Welcome to Susan Arendt's latest column on Pocket Gamer. In 2018 we've recruited the best writers and most experienced gamers in the industry and asked them to inspire us. Today Susan takes a look at Flipflop Solitaire, another clever card game from mobile genius Zach Gage...

Zach Gage understands mobile games on, like, an atomic level. He just gets what makes something perfectly suited to being played on a phone, and regularly crafts elegant new takes on familiar games.

Spelltower doesn't reinvent the word game, it just makes it more beautiful and interesting. Really Bad Chess is... well, it's chess for people who can't stand chess. (Or at least who can find someone to play with who isn’t totally smug about winning.)

Sage Solitaire was a clever twist on ye olde phone standby of Klondike, but Flipflop Solitaire is something else altogether. It's the kind of thing you put on your phone and leave there forever. It's one of those games.

Flipflop Solitaire Screenshot

So, we all know the basics of solitaire: deal a bunch of cards onto the playfield, then move them up to build piles based on a particular set of rules. The version most folks know is Klondike, where your goal is to build up from the Ace to the King and you can move cards around by placing them on higher cards of alternating colours. Red three on a black four, that sort of thing.

Flipflop keeps the first bit but tinkers with how you can move cards on the playfield. You can build up or down and don't have to pay attention to the colours at all. A black three could go on a red four *or* a black two.

Stack cards of the same suit in order and you can move them around as a single card. If I've lost you, don't worry - it's all very clear once you actually do it.

Here's the important bit, though: you're basically stuck with what you've got on the playfield when you start. There are a few more cards in the deal pile waiting to come out, but for the most part, you need to figure out how to use the rules to your advantage to get different cards where you need them to be.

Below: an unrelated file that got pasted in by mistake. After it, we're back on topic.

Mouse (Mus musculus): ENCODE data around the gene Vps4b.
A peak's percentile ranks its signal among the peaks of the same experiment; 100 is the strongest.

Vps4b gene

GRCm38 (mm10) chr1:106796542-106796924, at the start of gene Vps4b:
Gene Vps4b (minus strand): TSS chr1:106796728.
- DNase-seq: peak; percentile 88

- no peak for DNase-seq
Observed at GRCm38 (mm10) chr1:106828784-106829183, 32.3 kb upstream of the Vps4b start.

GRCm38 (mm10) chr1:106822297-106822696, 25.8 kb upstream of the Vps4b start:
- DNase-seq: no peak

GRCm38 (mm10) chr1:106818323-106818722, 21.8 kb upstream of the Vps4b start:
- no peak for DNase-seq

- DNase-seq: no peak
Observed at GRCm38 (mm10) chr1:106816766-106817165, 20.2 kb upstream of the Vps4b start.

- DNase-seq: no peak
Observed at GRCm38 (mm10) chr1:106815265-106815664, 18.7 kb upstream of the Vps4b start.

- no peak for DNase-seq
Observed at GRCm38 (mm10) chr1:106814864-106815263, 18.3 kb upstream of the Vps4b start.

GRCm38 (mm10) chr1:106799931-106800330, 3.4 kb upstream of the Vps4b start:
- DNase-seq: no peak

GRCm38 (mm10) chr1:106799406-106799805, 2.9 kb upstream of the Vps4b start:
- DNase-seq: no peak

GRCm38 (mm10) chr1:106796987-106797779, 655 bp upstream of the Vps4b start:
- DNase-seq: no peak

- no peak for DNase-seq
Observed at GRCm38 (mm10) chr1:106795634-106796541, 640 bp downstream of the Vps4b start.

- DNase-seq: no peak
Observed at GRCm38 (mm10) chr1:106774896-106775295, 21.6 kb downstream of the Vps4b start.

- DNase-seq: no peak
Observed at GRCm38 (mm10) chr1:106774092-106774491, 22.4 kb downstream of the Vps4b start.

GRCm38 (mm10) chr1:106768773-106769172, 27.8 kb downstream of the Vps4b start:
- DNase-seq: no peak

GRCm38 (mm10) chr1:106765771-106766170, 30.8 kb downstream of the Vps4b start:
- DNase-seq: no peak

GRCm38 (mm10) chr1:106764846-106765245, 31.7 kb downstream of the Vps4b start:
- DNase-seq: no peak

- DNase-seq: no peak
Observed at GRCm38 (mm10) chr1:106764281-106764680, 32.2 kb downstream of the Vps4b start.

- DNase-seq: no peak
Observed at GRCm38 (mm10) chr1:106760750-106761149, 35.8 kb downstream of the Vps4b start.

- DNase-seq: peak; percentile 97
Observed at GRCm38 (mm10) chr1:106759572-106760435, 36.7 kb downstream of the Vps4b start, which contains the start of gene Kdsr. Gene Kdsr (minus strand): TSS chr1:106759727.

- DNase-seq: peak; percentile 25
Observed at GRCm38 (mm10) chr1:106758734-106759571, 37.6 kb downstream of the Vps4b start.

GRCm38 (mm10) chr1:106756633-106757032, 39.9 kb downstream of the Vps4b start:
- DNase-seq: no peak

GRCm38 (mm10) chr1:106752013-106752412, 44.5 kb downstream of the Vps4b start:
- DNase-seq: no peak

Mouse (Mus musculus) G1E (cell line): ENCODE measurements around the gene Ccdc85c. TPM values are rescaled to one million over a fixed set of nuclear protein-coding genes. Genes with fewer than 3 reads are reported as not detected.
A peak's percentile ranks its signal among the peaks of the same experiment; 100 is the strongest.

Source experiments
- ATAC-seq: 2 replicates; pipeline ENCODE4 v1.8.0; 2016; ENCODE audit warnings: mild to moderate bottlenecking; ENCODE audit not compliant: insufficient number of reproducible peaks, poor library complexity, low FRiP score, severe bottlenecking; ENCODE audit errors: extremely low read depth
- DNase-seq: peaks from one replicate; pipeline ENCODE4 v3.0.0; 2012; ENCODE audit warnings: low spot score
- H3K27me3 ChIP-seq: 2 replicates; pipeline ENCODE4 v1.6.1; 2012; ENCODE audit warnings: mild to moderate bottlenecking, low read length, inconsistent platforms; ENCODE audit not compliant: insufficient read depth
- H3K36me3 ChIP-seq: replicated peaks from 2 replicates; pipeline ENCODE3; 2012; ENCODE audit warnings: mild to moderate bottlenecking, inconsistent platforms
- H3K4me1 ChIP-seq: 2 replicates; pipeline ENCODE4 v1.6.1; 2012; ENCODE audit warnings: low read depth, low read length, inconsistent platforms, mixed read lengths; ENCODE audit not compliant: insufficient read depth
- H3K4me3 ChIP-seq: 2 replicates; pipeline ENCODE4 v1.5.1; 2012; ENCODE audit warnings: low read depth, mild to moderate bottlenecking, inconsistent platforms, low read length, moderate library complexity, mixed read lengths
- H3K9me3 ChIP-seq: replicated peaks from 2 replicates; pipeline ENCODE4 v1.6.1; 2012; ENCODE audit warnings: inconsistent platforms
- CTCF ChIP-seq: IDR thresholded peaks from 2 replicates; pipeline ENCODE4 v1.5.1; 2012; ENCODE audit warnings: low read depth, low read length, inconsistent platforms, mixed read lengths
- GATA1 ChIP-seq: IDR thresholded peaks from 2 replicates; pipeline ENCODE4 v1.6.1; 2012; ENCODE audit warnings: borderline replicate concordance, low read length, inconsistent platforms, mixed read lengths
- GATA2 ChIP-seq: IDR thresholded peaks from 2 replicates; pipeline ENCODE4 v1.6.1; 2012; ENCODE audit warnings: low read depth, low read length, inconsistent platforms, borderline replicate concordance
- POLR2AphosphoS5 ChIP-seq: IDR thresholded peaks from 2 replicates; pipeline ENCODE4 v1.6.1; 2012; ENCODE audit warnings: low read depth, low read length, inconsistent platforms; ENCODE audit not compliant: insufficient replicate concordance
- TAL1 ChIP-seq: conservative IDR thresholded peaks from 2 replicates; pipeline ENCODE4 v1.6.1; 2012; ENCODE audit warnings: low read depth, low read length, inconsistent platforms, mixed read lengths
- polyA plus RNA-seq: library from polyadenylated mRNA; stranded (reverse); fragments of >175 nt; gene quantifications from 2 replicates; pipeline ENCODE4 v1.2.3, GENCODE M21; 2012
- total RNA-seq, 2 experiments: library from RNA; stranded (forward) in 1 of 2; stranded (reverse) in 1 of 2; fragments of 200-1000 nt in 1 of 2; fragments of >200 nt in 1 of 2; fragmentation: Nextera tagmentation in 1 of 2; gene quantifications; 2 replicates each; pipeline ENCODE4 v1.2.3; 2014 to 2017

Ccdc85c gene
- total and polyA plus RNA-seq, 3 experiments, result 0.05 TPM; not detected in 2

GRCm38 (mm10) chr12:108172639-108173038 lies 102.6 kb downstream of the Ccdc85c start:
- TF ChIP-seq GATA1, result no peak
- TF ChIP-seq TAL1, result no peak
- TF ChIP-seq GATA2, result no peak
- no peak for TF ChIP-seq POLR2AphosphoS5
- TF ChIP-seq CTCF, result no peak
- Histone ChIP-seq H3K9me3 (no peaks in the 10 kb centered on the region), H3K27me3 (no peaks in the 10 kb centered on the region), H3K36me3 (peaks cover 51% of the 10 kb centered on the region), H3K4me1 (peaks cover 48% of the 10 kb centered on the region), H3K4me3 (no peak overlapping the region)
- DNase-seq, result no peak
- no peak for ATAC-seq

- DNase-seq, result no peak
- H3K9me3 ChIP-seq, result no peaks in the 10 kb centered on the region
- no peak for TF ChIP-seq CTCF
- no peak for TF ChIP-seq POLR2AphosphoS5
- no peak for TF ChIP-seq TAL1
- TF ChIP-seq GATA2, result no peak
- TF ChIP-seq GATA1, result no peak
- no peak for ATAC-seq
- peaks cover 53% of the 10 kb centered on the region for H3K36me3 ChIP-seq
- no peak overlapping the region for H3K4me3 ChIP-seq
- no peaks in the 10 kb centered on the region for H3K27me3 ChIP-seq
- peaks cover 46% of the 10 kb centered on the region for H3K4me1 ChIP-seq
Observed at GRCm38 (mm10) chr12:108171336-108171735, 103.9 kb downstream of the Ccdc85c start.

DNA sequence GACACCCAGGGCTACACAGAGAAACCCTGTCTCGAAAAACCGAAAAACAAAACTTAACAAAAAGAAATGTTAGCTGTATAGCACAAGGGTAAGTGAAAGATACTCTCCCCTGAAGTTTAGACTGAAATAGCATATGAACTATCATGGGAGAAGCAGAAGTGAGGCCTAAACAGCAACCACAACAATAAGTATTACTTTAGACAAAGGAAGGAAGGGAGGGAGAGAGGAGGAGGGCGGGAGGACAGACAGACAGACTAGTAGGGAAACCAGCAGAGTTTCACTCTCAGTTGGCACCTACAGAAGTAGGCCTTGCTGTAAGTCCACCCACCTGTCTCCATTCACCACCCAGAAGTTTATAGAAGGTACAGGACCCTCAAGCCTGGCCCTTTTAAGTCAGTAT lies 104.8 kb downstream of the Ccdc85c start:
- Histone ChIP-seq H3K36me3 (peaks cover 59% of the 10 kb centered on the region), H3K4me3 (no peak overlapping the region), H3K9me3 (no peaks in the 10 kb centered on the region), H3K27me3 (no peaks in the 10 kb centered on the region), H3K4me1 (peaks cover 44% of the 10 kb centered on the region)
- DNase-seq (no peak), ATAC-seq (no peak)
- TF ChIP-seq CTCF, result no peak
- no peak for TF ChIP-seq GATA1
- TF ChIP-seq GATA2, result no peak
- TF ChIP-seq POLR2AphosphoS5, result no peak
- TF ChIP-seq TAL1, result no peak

It may look like a card game, but it's actually a puzzle. How can you dig that 2 of hearts from beneath the six random cards that have been dealt on top of it - without hopelessly burying something else in the process?

Flipflop Solitaire Screenshot 2

Puzzling out what to shift where is a pleasant diversion when you're only using one suit, but as soon as you start adding more types of cards, things get very messy, very fast. I'd say the percentage of time spent staring at the screen thinking some version of "Well... heck. Now what?" goes up by about 10% with each new suit you add. (Do the math for Five Suit. Yeahhhhhhh.)

As the complexity increases, your strategy becomes dramatically more important as each shift of the cards inevitably puts something in an awkward position. Try all you want to keep your playfield tidy, you're going to have to tangle certain things up to straighten other things out. Five Suit games of Flipflop are not for the faint of heart.

But that deviousness is what makes Flipflop Solitaire perhaps the pinnacle of move-cards-around gaming is its flexibility. If you want a mildly challenging round of solitaire, just play Single Suit. If your flight's been delayed again, on the other hand, it's time to dive into Five Suit.

Solitaire innately relies on a certain amount of luck that makes it a good time waster but not mentally stimulating; you never really feel like your choices have true impact on your game's outcome.

There's some luck of the deal involved in Flipflop, too, but not enough to rob your moves of agency. The choices you make are what determine your ultimate success or failure, not the vagaries of how the cards were set up.

Good luck! And just remember - the Undo button means your game didn't count. (Not really. Unless you're a smug purist like me.)

Read more of Susan Arendt's columns on Pocket Gamer, and find out more about Flipflop Solitaire at the game's official site. If you're looking for more columns, then check out Harry Slater and Jon Jordan, who are always on-hand with sharp, tasty opinions too.